Ticks are most common at this time of year, so it's important to be vigilant and protect yourself from the biting pests while enjoying the outdoors.
Late May to early June is when ticks are most active, according to Brent Wagner, a parasitologist at the University of Saskatchewan. In recent years, Wagner said ticks have been more commonly found in the Prince Albert area and northern regions.
Over the last eight years, provincial surveillance teams have collected and counted 26,000 ticks across Saskatchewan, Wagner said, with just 65, or less than one per cent, being of the black-legged variety, the type known to carry lyme disease. Wagner said the risk of contracting the disease from a tick bite is low, as most of the ticks found across Saskatchewan are the American dog tick, a more common variety that doesn’t transmit the disease.
“These strange ticks come up north on migrating birds from the United States and they fall off," Wagner said. "Lyme disease, although it is potentially around, it is exceedingly rare in the province.”
Lyme disease can include flu-like symptoms, such as sore throat, headaches, stiffness and congestion. The disease can affect the whole body, and can cause neurological and psychological issues.
If you are concerned about a tick you found on your body or a pet, Wagner said the insects can be submitted to a veterinarian for review. The Public Health Agency of Canada will also test black-legged ticks for signs of lyme.
“If I’m going to go hiking in Saskatchewan, I’ll probably avoid areas that I know have ticks for a couple of months in the early summer," Wagner said, "probably just late May and June."
Wagner said ticks can cause discomfort and they’re not fun to look at, but there are precautions people can take such as avoiding areas with long grass and shrubbery and areas with lots of wildlife as ticks tend to be more common in those locations. Residents should also tuck their pants into socks, wear bug spray, and dress in light-coloured clothing to lower the risks.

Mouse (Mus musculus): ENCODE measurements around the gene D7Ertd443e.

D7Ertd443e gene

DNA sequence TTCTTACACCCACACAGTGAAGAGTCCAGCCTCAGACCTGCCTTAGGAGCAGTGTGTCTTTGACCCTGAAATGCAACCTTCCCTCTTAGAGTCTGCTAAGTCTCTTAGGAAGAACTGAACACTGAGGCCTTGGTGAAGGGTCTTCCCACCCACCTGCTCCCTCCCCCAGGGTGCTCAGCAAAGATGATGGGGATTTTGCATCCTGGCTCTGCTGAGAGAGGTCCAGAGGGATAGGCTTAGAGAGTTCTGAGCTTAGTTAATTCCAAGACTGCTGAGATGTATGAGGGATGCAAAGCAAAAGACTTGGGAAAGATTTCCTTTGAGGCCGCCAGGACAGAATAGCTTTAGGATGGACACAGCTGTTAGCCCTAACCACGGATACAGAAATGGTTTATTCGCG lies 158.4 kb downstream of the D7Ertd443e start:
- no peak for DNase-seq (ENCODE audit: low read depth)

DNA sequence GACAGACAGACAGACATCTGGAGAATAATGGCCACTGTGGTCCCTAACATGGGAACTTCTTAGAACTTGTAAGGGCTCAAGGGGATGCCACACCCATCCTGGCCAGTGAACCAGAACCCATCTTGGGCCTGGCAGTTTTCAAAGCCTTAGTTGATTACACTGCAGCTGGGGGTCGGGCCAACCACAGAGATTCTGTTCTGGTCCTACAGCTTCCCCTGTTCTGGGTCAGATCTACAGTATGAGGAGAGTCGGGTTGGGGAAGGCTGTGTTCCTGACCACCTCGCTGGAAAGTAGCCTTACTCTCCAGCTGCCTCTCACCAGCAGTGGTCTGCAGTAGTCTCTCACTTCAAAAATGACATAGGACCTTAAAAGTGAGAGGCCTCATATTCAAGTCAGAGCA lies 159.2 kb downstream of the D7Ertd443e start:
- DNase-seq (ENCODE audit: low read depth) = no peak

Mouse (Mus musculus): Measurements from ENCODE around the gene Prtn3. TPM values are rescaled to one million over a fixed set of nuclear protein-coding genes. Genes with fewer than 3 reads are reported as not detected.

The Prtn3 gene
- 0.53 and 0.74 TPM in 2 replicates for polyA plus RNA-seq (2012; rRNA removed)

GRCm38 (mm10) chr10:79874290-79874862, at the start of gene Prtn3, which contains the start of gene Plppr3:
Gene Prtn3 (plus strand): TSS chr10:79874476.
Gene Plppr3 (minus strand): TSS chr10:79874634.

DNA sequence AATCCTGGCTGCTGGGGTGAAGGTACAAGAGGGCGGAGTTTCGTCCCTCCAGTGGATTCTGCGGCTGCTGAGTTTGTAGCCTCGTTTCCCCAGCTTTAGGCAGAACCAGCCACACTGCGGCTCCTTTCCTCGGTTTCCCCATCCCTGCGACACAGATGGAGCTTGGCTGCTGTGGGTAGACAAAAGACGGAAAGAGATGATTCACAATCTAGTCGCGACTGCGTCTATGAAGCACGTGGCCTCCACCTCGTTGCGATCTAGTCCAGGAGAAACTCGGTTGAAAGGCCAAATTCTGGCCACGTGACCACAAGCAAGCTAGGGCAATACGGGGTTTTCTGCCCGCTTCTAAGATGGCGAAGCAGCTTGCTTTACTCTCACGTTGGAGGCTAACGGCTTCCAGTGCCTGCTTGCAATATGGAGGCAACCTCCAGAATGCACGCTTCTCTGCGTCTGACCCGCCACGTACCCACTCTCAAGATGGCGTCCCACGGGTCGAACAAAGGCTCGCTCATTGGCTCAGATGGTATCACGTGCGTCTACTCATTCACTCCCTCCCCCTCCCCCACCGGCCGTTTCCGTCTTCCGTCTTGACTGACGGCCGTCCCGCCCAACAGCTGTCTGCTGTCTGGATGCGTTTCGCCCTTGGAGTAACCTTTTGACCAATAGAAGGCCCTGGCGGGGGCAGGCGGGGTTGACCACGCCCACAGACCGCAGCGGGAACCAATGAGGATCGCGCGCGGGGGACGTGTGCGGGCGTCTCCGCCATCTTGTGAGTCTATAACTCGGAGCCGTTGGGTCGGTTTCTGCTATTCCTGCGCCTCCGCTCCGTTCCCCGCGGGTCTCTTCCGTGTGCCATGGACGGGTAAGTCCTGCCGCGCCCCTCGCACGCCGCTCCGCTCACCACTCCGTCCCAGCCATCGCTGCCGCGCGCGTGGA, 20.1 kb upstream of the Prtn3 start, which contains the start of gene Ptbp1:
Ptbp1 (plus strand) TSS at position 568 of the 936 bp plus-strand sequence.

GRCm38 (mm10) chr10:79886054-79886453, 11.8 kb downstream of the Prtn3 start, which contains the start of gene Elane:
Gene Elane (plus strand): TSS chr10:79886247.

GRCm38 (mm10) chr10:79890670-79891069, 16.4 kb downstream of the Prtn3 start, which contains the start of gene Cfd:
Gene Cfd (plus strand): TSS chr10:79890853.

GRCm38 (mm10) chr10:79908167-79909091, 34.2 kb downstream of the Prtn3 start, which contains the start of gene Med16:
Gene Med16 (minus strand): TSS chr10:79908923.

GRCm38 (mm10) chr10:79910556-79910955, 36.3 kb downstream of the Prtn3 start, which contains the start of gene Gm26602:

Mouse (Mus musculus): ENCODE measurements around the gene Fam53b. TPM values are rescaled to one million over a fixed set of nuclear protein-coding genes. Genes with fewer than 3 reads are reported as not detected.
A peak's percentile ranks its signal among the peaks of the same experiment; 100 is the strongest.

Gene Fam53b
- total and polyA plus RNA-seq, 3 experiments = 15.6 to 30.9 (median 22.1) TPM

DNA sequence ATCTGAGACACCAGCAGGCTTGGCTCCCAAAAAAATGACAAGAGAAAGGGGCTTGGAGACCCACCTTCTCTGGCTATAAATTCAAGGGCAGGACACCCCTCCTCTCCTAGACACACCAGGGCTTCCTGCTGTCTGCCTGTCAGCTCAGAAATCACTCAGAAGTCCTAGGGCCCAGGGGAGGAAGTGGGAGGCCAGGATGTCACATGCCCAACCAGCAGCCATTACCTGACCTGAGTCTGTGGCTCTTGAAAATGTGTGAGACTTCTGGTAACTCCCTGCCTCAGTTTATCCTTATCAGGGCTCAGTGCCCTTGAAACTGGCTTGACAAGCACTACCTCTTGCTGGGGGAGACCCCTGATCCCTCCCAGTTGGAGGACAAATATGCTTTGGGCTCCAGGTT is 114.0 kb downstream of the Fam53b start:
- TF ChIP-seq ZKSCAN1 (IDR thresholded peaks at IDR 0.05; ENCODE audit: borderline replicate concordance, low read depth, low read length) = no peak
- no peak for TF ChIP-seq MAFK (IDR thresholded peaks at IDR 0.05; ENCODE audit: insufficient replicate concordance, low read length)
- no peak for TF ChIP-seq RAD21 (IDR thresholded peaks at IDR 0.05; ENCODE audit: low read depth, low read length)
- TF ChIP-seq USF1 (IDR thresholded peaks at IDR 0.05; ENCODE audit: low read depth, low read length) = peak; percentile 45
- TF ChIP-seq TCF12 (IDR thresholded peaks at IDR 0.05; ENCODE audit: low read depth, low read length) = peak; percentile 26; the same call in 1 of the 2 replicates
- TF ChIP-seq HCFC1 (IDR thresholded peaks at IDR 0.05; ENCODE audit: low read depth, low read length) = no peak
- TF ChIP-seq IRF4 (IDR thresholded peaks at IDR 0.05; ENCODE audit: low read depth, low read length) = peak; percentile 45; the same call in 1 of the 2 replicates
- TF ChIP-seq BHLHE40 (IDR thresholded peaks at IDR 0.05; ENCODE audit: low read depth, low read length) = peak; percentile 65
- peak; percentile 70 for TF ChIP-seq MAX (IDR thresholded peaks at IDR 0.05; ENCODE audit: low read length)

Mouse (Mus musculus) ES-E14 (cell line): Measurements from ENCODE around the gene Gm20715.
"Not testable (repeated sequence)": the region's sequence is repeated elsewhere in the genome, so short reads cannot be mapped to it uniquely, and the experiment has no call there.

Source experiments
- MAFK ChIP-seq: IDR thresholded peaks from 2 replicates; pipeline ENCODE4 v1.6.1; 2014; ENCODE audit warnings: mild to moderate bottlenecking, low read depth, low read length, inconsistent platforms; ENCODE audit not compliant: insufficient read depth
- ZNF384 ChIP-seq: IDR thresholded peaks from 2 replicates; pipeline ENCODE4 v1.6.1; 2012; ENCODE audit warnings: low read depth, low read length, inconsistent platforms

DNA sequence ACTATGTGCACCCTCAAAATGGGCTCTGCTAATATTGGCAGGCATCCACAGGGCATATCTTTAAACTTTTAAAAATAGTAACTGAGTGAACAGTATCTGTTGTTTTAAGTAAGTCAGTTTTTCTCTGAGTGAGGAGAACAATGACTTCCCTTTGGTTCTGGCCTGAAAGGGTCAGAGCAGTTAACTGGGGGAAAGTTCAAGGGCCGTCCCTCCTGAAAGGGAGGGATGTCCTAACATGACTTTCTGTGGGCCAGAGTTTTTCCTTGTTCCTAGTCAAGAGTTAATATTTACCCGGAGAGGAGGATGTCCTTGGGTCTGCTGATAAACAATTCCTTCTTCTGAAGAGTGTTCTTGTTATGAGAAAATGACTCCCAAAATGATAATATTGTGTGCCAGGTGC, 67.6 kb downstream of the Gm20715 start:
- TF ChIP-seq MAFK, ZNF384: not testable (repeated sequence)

Candace Uhlik said it took nearly 20 years to get a diagnosis to explain her symptoms. She says some days she can do simple tasks, while other days lyme disease leaves her bed-ridden.
“It’s very hard because the disease symptoms are not predictable,” Uhlik said. “For me, it’s excruciating bone and muscle pain in my feet and my hips, back pain, I’ve also got horrible muscle spasms in my upper back and I get a lot of shooting and stabbing pain in my head. I have eye problems, hearing problems, balance problems and then my energy can be just zapped at a moment’s notice.”
Jim Wilson, President of the Canadian Lyme Disease Foundation, said the numbers of ticks is likely under-reported and the test used to identify lyme disease is a “one size fits all” test that misses certain signs. Wilson says the test used in Saskatchewan has a high rate of false negatives results and, in other areas, testing isn’t done due a lack of awareness about the disease.
Wilson says ticks can infect people with viruses other than lyme.
“Our motto is 'no tick is a good tick,' and I think it’s far too often people let their guard down, and say ‘oh, it’s just a dog tick,'” Wilson added.
On Twitter: @CharleneTebbutt
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